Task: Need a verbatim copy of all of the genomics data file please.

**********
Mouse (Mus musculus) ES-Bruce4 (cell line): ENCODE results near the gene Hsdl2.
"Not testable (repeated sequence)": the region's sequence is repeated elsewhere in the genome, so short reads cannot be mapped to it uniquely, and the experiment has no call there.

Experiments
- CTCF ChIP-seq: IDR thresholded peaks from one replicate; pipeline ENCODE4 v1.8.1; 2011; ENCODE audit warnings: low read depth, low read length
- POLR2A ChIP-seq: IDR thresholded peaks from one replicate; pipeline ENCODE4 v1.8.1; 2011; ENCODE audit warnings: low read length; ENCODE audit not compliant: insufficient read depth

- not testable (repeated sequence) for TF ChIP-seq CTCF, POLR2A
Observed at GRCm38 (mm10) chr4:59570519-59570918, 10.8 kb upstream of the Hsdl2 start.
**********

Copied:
Mouse (Mus musculus) ES-Bruce4 (cell line): ENCODE results near the gene Hsdl2.
"Not testable (repeated sequence)": the region's sequence is repeated elsewhere in the genome, so short reads cannot be mapped to it uniquely, and the experiment has no call there.

Experiments
- CTCF ChIP-seq: IDR thresholded peaks from one replicate; pipeline ENCODE4 v1.8.1; 2011; ENCODE audit warnings: low read depth, low read length
- POLR2A ChIP-seq: IDR thresholded peaks from one replicate; pipeline ENCODE4 v1.8.1; 2011; ENCODE audit warnings: low read length; ENCODE audit not compliant: insufficient read depth

- not testable (repeated sequence) for TF ChIP-seq CTCF, POLR2A
Observed at GRCm38 (mm10) chr4:59570519-59570918, 10.8 kb upstream of the Hsdl2 start.